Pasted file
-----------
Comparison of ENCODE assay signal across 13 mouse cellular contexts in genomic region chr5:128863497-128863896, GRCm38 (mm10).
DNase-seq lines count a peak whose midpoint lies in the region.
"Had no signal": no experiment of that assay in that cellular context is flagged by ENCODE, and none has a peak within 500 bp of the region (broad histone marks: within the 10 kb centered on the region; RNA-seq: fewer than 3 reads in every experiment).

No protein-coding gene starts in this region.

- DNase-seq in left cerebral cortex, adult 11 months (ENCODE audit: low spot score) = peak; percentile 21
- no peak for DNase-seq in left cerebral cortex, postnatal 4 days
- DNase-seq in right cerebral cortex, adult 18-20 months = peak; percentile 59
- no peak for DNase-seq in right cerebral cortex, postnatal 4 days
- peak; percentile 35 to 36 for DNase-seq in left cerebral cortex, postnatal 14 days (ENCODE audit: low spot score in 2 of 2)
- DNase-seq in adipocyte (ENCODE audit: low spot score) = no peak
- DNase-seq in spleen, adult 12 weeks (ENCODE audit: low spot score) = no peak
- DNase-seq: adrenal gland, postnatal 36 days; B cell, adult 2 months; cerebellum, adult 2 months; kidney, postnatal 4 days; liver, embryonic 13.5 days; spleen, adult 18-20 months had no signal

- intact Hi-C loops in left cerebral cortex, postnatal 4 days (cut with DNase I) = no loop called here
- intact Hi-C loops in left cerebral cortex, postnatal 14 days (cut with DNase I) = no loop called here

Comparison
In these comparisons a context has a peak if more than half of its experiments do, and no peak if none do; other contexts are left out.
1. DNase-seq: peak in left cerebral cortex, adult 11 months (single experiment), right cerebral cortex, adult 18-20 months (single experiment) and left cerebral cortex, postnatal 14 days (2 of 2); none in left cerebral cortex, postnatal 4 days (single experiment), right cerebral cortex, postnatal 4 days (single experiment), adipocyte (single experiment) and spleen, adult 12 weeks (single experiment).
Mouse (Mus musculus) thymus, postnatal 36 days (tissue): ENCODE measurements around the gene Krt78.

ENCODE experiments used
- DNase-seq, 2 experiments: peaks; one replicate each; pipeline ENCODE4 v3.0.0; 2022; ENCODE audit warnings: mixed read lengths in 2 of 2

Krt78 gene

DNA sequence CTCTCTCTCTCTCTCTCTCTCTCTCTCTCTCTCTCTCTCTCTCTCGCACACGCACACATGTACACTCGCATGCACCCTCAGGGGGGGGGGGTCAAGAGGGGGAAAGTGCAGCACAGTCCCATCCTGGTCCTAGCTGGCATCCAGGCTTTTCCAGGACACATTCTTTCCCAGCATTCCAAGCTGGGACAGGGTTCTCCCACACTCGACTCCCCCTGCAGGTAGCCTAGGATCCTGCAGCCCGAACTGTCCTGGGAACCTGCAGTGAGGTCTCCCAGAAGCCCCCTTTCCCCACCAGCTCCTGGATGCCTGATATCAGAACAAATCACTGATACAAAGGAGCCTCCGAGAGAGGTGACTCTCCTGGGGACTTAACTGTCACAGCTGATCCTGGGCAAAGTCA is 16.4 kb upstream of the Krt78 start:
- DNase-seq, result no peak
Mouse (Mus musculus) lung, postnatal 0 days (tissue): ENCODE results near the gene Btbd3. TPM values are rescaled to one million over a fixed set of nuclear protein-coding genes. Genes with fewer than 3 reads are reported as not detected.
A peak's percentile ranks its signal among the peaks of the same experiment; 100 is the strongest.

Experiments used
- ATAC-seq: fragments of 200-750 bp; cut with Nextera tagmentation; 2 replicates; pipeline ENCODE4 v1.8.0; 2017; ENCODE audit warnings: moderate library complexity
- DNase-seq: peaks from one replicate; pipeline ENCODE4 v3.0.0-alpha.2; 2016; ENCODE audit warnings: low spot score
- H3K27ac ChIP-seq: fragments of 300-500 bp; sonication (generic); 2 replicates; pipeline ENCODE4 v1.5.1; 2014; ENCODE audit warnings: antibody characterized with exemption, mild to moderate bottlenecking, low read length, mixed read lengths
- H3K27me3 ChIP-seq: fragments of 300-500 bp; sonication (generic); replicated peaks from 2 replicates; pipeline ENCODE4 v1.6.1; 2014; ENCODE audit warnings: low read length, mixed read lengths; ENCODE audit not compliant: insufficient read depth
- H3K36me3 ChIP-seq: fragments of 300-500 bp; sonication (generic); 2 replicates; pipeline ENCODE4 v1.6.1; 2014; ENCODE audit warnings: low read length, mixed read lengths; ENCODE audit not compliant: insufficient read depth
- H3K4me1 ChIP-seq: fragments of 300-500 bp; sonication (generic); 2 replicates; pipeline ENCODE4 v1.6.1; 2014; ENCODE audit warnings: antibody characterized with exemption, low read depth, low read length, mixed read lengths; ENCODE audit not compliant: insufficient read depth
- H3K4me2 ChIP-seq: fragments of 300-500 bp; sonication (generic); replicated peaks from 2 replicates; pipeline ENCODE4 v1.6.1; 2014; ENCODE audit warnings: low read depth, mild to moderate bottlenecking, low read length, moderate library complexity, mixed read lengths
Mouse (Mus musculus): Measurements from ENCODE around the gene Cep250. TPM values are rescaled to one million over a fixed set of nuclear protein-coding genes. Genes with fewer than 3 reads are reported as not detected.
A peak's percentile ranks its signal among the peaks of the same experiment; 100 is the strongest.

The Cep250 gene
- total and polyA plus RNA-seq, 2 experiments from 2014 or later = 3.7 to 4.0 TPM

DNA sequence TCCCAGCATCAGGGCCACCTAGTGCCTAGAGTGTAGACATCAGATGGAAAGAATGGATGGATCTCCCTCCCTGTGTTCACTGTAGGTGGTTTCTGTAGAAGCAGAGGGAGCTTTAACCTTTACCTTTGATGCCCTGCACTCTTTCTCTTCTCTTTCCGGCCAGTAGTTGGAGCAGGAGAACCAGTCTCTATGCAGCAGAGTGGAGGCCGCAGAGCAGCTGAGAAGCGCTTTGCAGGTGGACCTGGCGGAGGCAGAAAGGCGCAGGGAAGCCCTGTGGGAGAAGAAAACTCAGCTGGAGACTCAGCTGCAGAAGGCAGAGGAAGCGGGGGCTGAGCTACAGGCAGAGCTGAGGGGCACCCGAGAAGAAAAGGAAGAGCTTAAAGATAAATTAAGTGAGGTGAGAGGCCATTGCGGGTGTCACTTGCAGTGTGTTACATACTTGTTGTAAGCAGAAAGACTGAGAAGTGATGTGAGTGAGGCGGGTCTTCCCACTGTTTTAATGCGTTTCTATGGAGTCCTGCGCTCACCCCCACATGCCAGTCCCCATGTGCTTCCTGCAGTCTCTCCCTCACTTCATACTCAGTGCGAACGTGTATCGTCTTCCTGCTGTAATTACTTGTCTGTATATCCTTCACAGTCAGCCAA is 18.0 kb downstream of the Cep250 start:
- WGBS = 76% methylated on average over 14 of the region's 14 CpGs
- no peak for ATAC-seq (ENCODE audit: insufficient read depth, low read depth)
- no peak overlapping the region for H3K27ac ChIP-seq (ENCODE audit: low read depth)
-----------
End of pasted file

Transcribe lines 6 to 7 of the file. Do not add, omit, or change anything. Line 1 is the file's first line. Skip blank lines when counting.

- no peak for DNase-seq in left cerebral cortex, postnatal 4 days
- DNase-seq in right cerebral cortex, adult 18-20 months = peak; percentile 59